Plasmids are nonessential extrachromosomal genetic elements that replicate autonomously and control their own replication. Most bacterial plasmids are circular supercoiled DNA molecules that range in size from one to several hundred kilobase pairs and exist in a characteristic number of copies per cell, ranging from one to several hundred.

Keywords: plasmids; DNA replication; antibiotic resistance; extrachromosomal genes

Figure 1.

Bacterial chromosomal and plasmid DNAs. (a) Electron micrograph of the chromosomal DNA of a single Escherichia coli cell (2.6 Mb) prepared by ammonium acetate disruption of the bacterial nucleoid followed by surface spreading in a cytochrome c monolayer. Molecules were shadowed with platinum palladium and photographed at a magnification of about ×1400. Reproduced with permission from Kavenoff R and Bowen B (1976) Chromosome (Berl.)59: 89–101. Copyright © Springer‐Verlag. (b) Electron micrograph of plasmid DNA (30 kb) purified from Staphylococcus aureus by equilibrium density gradient centrifugation. Purified plasmid DNA was spread in a cytochrome c monolayer, shadowed with platinum palladium and photographed at a magnification of about 32 000; it is reproduced here at an original magnification of ×14 400. The plasmid is about 1/100 the size of the E. coli chromosome. Note that both relaxed and supercoiled molecules are present (unpublished data).

Figure 2.

Rolling circle replication: possible termination mechanism. Circular supercoiled plasmid molecule (A) is bound by dimeric initiator protein (RepC), which causes melting in the region of the double‐strand origin (DSO) nicking site, resulting in the formation of a double stern‐loop (cruciform) structure (B). This structure is nicked at a specific nucleotide site by one RepC subunit, which remains attached to the 5′ side of the nick by a phosphotyrosine bond. DNA polymerase holoenzyme plus helicase and possibly single‐strand binding protein combine to catalyse polymerization, using the 3′ end of the nicked leading strand as the primer (C). At the end of the replication cycle, the nascent leading strand is extended a short distance past the DSO nick site, which becomes unpaired from the template (D). This allows RepC subunit A to perform a strand transfer, switching the two leading strand segments and thus circularizing the new leading strand and transferring the short leading strand extension to the 3′ end of the old leading strand (E). The attached RepC, subunit B, then catalyses a second strand transfer, circularizing the displaced leading strand and leaving the short leading strand extension attached to the protein (RepC*), which is then released (F). Replication of the displaced leading strand is then initiated by the host RNA polymerase, using a unique palindromic single‐strand initiation site (SSO) (G).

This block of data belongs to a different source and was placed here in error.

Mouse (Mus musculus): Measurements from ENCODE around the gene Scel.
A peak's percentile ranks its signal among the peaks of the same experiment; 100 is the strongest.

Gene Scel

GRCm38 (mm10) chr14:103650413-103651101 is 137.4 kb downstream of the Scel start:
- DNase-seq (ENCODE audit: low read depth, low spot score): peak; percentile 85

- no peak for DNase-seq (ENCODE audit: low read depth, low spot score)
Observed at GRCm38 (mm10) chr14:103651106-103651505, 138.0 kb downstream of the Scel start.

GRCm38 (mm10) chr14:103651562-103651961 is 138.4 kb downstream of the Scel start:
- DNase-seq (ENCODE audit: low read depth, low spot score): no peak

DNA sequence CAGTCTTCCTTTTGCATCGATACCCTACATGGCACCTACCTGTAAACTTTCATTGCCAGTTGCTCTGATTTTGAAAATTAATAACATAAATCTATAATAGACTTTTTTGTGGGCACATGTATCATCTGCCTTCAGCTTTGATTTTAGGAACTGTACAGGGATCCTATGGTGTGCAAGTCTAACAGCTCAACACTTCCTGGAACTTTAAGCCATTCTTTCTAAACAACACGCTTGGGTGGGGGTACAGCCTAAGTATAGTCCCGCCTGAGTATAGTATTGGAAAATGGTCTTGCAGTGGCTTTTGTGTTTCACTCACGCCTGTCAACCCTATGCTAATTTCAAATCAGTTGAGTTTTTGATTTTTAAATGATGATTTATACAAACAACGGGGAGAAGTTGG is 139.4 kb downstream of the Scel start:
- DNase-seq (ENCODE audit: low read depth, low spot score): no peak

Further Reading

Chang ACY and Cohen SN (1974) Genome construction between bacterial species in vitro: replication and expression of Staphylococcus plasmid genes in Escherichia coli. Proceedings of the National Academy of Sciences of the USA 71: 1030–1034.

Gerdes K, Rasmussen PB and Molin S (1986) Unique type of plasmid maintenance function: postsegregational killing of plasmid‐free cells. Proceedings of the National Academy of Sciences of the USA 83: 3116–3120.

Kinashi H, Shimaji M and Sakai A (1987) Giant linear plasmids in Streptomyces which code for antibiotic biosynthesis genes. Nature 328: 454–456.

Novick RP (1980) Plasmids. Scientific American 243(6): 102–4, 106, 110 passim.

Novick RP (1987) Plasmid incompatibility. Microbiological Reviews 51: 381–395.

Novick RP, Iordanescu S, Projan SJ, Kornblum J and Edelman I (1989) pT181 plasmid replication is regulated by a countertranscript‐driven transcriptional attenuator. Cell 59: 395–404.

Portnoy DA and Martinez RJ (1985) Role of a plasmid in the pathogenicity of Yersinia species. Current Topics in Microbiology and Immunology 118: 29–51.

Rasooly A and Novick RP (1993) Replication‐specific inactivation of the pT181 plasmid initiator protein. Science 262: 1048–1050.

Nordstrom K, Ingram LC and Lundback A (1972) Mutations in R factors of \fIEscherichia\fR \fIcoli\fR causing an increased number of R‐factor copies per chromosome. Journal of Bacteriology 110: 562–569.

Tomizawa J and Itoh T (1981) Plasmid ColE1 incompatibility determined by interaction of RNA I with primer transcript. Proceedings of the National Academy of Sciences of the USA 78(10): 6096–6100.

Timmis K, Cabello F and Cohen SN (1975) Cloning, isolation, and characterization of replication regions of complex plasmid genomes. Proceedings of the National Academy of Sciences of the USA 72(6): 2242–2246.

Inuzuka M and Helinski DR (1978) Replication of antibiotic resistance plasmid R6K DNA in vitro. Biochemistry 17(13): 2567–2573.

Bazaral M and Helinski DR (1968) Circular DNA forms of colicinogenic factors E1, E2 and E3 from Escherichia coli. Journal of Molecular Biology 36(2): 185–194.

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Novick, Richard P(Jan 2002) Plasmids. In: eLS. John Wiley & Sons Ltd, Chichester. [doi: 10.1038/npg.els.0001490]